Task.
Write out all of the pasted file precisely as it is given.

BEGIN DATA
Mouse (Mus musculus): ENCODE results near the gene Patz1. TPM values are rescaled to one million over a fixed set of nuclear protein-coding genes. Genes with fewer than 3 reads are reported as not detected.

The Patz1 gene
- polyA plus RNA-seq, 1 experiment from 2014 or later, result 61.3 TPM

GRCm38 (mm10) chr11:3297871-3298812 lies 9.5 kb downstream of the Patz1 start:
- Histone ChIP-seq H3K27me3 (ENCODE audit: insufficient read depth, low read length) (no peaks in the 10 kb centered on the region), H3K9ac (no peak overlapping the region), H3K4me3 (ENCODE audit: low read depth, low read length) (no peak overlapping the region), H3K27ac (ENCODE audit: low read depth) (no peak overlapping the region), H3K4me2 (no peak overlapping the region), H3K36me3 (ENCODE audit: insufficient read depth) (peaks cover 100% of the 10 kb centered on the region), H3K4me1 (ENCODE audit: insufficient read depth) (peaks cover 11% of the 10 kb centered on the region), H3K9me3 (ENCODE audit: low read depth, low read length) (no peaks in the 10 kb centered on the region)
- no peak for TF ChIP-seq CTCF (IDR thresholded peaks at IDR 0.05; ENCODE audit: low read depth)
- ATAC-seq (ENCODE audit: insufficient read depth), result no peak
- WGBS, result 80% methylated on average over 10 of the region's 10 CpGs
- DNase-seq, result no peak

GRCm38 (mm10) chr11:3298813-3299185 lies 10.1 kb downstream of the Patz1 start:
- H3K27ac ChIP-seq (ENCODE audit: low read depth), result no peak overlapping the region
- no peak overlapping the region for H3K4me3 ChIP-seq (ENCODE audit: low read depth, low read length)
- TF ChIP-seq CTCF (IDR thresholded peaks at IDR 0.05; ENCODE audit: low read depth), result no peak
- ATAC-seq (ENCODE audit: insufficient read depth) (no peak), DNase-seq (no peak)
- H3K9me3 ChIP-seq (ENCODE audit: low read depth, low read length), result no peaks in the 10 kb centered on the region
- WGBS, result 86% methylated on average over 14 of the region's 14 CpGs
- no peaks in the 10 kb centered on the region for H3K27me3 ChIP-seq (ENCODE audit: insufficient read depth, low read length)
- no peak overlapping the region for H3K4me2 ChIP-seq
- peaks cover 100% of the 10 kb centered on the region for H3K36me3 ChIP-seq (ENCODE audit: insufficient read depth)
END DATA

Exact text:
Mouse (Mus musculus): ENCODE results near the gene Patz1. TPM values are rescaled to one million over a fixed set of nuclear protein-coding genes. Genes with fewer than 3 reads are reported as not detected.

The Patz1 gene
- polyA plus RNA-seq, 1 experiment from 2014 or later, result 61.3 TPM

GRCm38 (mm10) chr11:3297871-3298812 lies 9.5 kb downstream of the Patz1 start:
- Histone ChIP-seq H3K27me3 (ENCODE audit: insufficient read depth, low read length) (no peaks in the 10 kb centered on the region), H3K9ac (no peak overlapping the region), H3K4me3 (ENCODE audit: low read depth, low read length) (no peak overlapping the region), H3K27ac (ENCODE audit: low read depth) (no peak overlapping the region), H3K4me2 (no peak overlapping the region), H3K36me3 (ENCODE audit: insufficient read depth) (peaks cover 100% of the 10 kb centered on the region), H3K4me1 (ENCODE audit: insufficient read depth) (peaks cover 11% of the 10 kb centered on the region), H3K9me3 (ENCODE audit: low read depth, low read length) (no peaks in the 10 kb centered on the region)
- no peak for TF ChIP-seq CTCF (IDR thresholded peaks at IDR 0.05; ENCODE audit: low read depth)
- ATAC-seq (ENCODE audit: insufficient read depth), result no peak
- WGBS, result 80% methylated on average over 10 of the region's 10 CpGs
- DNase-seq, result no peak

GRCm38 (mm10) chr11:3298813-3299185 lies 10.1 kb downstream of the Patz1 start:
- H3K27ac ChIP-seq (ENCODE audit: low read depth), result no peak overlapping the region
- no peak overlapping the region for H3K4me3 ChIP-seq (ENCODE audit: low read depth, low read length)
- TF ChIP-seq CTCF (IDR thresholded peaks at IDR 0.05; ENCODE audit: low read depth), result no peak
- ATAC-seq (ENCODE audit: insufficient read depth) (no peak), DNase-seq (no peak)
- H3K9me3 ChIP-seq (ENCODE audit: low read depth, low read length), result no peaks in the 10 kb centered on the region
- WGBS, result 86% methylated on average over 14 of the region's 14 CpGs
- no peaks in the 10 kb centered on the region for H3K27me3 ChIP-seq (ENCODE audit: insufficient read depth, low read length)
- no peak overlapping the region for H3K4me2 ChIP-seq
- peaks cover 100% of the 10 kb centered on the region for H3K36me3 ChIP-seq (ENCODE audit: insufficient read depth)